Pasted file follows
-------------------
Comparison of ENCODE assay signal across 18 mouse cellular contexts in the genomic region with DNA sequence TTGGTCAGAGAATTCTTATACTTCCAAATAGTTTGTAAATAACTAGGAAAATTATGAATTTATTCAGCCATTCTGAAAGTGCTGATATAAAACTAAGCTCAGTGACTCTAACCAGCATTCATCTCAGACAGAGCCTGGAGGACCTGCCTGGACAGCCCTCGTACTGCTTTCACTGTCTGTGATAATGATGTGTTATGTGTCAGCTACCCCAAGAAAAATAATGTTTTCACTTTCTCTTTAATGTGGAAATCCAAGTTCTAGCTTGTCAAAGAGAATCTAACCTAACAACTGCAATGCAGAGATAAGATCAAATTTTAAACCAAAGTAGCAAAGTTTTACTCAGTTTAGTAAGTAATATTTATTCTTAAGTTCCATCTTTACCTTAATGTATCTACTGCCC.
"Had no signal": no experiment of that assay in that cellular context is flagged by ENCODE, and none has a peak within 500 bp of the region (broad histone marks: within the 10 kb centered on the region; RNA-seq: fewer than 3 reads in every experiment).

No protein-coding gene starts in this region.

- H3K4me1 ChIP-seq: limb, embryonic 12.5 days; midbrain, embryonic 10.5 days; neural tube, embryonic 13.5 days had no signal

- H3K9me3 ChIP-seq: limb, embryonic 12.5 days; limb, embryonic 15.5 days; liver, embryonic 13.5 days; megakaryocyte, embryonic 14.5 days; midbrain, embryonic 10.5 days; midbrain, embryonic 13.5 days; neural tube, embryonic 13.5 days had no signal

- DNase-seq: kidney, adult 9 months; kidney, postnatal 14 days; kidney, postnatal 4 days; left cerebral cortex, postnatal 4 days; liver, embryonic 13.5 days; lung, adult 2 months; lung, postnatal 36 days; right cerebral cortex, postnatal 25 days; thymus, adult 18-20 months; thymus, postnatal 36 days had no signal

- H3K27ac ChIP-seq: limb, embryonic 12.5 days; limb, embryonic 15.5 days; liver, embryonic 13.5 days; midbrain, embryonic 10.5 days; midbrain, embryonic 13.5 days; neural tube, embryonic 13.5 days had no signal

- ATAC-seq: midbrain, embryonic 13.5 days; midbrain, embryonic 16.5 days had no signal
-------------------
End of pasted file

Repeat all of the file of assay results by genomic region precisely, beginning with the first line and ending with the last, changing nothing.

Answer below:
Comparison of ENCODE assay signal across 18 mouse cellular contexts in the genomic region with DNA sequence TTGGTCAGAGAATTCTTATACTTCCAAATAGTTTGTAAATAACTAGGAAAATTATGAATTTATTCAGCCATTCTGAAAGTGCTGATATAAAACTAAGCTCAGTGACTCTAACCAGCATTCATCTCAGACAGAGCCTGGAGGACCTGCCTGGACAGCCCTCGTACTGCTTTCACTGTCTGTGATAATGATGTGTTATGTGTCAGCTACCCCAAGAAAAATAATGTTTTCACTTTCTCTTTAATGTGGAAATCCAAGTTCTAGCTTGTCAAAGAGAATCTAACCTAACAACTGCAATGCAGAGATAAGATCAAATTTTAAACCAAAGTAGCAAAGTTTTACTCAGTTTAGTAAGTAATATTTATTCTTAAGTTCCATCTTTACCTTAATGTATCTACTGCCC.
"Had no signal": no experiment of that assay in that cellular context is flagged by ENCODE, and none has a peak within 500 bp of the region (broad histone marks: within the 10 kb centered on the region; RNA-seq: fewer than 3 reads in every experiment).

No protein-coding gene starts in this region.

- H3K4me1 ChIP-seq: limb, embryonic 12.5 days; midbrain, embryonic 10.5 days; neural tube, embryonic 13.5 days had no signal

- H3K9me3 ChIP-seq: limb, embryonic 12.5 days; limb, embryonic 15.5 days; liver, embryonic 13.5 days; megakaryocyte, embryonic 14.5 days; midbrain, embryonic 10.5 days; midbrain, embryonic 13.5 days; neural tube, embryonic 13.5 days had no signal

- DNase-seq: kidney, adult 9 months; kidney, postnatal 14 days; kidney, postnatal 4 days; left cerebral cortex, postnatal 4 days; liver, embryonic 13.5 days; lung, adult 2 months; lung, postnatal 36 days; right cerebral cortex, postnatal 25 days; thymus, adult 18-20 months; thymus, postnatal 36 days had no signal

- H3K27ac ChIP-seq: limb, embryonic 12.5 days; limb, embryonic 15.5 days; liver, embryonic 13.5 days; midbrain, embryonic 10.5 days; midbrain, embryonic 13.5 days; neural tube, embryonic 13.5 days had no signal

- ATAC-seq: midbrain, embryonic 13.5 days; midbrain, embryonic 16.5 days had no signal